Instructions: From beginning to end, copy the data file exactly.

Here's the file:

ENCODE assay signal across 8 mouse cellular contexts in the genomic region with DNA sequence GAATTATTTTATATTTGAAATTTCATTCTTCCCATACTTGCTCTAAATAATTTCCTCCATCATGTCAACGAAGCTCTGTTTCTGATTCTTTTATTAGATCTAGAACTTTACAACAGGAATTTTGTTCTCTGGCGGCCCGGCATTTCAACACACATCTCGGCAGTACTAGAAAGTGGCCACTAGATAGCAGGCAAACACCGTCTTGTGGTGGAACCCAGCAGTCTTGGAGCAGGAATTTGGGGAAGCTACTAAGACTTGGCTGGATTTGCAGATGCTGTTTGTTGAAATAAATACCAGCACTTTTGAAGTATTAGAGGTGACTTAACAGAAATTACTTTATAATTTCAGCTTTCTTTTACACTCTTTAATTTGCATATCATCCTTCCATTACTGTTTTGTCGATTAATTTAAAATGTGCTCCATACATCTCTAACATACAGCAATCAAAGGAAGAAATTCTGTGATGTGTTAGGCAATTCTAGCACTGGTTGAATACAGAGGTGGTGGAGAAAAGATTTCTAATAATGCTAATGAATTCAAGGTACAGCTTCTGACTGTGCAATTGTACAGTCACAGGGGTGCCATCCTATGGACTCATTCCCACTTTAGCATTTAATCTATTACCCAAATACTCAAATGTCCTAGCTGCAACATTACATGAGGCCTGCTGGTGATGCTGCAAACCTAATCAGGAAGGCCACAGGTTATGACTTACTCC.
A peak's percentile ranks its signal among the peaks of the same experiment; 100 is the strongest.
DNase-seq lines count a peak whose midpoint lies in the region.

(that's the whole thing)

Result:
ENCODE assay signal across 8 mouse cellular contexts in the genomic region with DNA sequence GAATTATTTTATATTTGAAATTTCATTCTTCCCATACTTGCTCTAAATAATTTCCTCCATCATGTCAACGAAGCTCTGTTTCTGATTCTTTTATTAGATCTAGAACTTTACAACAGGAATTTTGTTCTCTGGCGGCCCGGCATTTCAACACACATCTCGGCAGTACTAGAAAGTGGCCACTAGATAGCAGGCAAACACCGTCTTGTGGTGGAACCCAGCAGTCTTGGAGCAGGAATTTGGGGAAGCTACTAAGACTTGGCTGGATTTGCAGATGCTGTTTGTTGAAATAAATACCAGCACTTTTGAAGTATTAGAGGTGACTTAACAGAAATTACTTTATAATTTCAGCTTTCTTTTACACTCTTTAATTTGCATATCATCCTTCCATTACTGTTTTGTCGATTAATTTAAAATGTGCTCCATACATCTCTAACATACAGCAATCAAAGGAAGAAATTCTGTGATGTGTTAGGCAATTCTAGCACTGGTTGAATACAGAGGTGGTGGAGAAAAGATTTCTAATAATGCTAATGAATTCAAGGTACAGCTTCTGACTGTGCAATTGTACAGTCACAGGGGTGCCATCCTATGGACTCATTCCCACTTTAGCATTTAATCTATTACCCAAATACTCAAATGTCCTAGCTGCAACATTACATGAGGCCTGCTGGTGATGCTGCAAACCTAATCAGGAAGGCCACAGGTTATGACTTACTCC.
A peak's percentile ranks its signal among the peaks of the same experiment; 100 is the strongest.
DNase-seq lines count a peak whose midpoint lies in the region.